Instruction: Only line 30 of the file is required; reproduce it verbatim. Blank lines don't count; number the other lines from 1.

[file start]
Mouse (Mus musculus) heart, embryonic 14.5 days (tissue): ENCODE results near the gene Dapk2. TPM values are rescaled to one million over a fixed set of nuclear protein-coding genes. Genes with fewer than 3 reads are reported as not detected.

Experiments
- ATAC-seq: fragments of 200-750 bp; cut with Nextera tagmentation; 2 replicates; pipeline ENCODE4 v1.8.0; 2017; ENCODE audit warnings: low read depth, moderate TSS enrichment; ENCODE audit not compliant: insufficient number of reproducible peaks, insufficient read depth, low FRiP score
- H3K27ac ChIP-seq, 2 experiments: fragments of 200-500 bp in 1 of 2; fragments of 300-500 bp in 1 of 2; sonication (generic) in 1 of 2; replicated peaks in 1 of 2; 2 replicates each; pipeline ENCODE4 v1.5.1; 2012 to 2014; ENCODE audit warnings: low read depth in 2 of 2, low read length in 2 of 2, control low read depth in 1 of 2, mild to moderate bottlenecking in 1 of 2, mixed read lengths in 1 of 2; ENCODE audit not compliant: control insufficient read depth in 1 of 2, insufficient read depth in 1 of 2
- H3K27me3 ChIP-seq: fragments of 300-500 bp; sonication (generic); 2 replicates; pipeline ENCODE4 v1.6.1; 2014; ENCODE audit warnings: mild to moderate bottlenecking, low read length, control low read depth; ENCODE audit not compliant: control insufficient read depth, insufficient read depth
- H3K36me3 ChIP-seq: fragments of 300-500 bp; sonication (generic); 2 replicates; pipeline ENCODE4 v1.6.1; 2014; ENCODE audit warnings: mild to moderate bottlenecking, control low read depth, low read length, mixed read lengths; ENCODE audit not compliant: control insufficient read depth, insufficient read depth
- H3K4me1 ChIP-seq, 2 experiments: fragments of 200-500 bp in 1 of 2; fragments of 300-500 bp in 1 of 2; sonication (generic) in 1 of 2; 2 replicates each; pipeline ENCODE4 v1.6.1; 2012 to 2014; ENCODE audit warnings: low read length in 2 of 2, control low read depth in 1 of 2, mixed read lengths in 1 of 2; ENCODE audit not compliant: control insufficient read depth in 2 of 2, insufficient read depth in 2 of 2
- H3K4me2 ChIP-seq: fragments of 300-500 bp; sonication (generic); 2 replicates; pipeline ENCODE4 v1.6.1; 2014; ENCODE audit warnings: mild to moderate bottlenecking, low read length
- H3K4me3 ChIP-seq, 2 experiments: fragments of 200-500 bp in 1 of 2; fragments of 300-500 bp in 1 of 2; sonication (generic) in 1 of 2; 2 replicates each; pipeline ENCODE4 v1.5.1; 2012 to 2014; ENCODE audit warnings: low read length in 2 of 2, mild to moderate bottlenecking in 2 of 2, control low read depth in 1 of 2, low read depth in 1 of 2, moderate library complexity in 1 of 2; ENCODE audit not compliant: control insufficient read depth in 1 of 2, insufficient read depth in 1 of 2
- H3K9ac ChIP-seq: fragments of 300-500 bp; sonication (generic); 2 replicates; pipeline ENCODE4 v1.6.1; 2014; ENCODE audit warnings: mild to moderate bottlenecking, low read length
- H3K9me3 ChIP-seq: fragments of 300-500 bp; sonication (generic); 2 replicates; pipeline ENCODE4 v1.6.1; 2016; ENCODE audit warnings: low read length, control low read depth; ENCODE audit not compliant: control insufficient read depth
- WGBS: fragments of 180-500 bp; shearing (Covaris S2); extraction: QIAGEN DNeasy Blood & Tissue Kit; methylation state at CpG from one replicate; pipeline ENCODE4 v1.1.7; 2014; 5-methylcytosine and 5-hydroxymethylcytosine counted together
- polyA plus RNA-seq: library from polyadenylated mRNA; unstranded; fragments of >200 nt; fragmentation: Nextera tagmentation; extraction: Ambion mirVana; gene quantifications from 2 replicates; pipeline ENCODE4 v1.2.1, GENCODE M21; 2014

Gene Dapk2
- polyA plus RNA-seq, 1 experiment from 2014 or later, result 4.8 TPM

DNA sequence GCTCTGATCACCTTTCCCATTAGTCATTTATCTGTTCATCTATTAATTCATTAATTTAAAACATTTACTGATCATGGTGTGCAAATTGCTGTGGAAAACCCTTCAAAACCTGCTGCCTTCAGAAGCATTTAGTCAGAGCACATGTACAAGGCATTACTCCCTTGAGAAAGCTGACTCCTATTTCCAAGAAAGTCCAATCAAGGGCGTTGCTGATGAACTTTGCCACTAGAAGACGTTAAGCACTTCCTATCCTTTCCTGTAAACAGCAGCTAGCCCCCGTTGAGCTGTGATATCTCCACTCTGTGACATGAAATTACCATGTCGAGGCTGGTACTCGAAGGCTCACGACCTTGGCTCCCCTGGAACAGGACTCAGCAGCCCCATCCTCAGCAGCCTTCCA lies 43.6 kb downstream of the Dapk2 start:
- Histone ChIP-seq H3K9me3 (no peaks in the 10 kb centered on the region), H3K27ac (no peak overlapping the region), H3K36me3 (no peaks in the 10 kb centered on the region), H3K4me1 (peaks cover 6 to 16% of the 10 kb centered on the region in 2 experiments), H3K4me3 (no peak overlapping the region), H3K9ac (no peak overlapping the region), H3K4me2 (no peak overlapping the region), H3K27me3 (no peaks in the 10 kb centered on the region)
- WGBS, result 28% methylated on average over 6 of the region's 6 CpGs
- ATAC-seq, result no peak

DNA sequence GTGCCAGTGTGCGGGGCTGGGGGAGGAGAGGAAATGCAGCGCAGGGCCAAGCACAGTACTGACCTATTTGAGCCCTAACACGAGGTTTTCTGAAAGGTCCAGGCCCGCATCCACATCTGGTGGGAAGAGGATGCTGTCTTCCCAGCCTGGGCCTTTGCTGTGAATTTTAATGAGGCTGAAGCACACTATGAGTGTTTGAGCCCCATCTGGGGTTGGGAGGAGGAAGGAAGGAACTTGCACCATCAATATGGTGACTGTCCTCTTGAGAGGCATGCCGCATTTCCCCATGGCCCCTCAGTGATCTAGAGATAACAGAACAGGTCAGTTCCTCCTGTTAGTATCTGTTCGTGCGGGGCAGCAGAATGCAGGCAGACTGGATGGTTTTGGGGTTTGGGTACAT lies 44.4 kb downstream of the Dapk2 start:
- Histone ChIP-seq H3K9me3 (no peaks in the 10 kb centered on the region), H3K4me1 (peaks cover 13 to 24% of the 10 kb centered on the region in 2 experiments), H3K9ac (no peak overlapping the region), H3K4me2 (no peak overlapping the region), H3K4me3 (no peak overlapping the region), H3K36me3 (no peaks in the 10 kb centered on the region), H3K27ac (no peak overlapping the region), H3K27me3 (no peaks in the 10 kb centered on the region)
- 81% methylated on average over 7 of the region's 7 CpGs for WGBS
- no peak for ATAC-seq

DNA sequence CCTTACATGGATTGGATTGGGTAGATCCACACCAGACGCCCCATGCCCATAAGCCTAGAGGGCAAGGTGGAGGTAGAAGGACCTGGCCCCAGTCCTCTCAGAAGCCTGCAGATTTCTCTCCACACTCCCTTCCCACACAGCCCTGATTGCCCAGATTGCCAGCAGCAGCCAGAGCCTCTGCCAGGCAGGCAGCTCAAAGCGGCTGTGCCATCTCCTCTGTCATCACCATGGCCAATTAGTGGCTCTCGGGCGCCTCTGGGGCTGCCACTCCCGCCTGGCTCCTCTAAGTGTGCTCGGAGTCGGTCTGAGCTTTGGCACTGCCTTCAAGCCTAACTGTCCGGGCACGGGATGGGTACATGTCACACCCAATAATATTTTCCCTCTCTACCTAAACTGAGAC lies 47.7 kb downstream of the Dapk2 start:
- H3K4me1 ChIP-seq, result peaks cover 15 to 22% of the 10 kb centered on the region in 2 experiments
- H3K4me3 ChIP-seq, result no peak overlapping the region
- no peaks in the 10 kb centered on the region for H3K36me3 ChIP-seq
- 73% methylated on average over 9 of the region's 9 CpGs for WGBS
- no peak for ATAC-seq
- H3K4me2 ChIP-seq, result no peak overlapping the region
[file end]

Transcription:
- H3K4me2 ChIP-seq, result no peak overlapping the region